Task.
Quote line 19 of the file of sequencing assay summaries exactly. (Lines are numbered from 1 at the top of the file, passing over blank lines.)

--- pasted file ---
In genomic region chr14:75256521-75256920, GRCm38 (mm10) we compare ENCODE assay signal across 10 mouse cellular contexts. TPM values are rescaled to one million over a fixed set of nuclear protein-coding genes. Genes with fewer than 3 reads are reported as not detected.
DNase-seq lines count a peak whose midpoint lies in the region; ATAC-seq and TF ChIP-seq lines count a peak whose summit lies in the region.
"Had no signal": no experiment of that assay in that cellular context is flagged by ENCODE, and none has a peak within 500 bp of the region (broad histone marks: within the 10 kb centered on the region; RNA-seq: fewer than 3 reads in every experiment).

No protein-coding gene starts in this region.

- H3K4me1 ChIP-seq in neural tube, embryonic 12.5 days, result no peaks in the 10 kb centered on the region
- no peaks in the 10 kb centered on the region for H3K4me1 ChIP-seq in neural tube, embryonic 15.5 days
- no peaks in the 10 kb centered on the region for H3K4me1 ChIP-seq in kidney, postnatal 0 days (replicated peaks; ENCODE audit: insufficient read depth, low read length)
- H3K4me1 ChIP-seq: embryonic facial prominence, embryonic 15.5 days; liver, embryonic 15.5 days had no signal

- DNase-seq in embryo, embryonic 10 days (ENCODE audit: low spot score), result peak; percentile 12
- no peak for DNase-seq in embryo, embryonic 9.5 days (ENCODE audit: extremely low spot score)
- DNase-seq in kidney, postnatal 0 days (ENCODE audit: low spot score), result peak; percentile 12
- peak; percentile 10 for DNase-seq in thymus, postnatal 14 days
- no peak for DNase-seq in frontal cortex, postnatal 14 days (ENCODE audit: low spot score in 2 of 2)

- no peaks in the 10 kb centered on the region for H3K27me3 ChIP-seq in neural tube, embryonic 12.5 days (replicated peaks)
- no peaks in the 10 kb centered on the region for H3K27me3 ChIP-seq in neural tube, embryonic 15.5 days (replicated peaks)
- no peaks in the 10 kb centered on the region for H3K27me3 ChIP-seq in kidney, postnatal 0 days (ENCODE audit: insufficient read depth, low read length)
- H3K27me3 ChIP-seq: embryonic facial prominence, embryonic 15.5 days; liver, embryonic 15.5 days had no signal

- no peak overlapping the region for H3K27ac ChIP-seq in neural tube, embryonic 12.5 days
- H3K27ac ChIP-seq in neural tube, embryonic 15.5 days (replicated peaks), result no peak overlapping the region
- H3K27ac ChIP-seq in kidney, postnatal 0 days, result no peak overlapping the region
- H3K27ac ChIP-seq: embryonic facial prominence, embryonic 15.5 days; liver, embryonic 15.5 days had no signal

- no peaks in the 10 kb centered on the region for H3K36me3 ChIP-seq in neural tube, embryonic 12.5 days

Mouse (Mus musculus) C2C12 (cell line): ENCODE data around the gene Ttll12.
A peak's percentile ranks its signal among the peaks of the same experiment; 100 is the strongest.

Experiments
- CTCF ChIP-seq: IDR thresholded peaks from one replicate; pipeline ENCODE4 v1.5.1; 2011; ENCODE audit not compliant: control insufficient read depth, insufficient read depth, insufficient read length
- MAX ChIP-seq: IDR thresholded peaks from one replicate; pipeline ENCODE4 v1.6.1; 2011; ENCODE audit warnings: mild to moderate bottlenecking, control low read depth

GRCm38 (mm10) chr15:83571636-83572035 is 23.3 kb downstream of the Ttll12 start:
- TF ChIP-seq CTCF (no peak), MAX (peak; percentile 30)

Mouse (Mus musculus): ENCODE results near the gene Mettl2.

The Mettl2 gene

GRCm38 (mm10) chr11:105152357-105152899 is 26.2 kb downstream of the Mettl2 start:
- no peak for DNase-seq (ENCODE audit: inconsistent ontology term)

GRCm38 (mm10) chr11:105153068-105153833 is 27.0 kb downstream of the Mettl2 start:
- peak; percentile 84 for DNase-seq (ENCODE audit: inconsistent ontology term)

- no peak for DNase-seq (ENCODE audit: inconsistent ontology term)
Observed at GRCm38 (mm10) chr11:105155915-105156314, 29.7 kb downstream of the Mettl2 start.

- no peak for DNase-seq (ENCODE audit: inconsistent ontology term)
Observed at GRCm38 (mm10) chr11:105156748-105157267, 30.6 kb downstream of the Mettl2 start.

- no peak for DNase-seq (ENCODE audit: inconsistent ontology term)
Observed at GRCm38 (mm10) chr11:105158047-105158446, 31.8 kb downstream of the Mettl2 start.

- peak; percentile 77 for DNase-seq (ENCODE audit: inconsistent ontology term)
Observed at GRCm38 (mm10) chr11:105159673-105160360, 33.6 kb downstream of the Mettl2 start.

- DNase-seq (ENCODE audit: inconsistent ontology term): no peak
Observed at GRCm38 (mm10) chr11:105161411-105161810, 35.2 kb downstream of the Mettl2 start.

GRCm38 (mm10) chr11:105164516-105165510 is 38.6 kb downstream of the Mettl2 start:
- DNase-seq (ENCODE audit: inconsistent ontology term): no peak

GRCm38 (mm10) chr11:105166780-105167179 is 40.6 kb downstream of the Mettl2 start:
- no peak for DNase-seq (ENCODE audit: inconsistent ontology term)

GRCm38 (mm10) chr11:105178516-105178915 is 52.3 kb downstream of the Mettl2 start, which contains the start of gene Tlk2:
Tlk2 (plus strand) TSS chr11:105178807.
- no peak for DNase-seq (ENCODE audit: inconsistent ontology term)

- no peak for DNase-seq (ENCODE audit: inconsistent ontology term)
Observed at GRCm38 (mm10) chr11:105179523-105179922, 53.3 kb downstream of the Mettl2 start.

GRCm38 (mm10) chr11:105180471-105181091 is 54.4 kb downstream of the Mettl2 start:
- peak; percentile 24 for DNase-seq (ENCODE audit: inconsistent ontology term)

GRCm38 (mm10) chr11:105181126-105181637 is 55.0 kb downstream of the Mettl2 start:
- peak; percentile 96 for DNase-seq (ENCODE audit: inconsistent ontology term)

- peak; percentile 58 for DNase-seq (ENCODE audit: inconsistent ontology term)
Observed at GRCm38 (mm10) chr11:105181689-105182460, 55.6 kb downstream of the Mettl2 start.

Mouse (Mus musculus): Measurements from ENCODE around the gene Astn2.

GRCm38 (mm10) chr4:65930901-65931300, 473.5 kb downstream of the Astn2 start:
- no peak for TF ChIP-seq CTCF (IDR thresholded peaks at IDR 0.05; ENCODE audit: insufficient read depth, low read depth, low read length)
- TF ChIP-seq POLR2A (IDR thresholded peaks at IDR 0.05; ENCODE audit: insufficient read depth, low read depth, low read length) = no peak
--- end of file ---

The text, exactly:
- H3K27ac ChIP-seq in neural tube, embryonic 15.5 days (replicated peaks), result no peak overlapping the region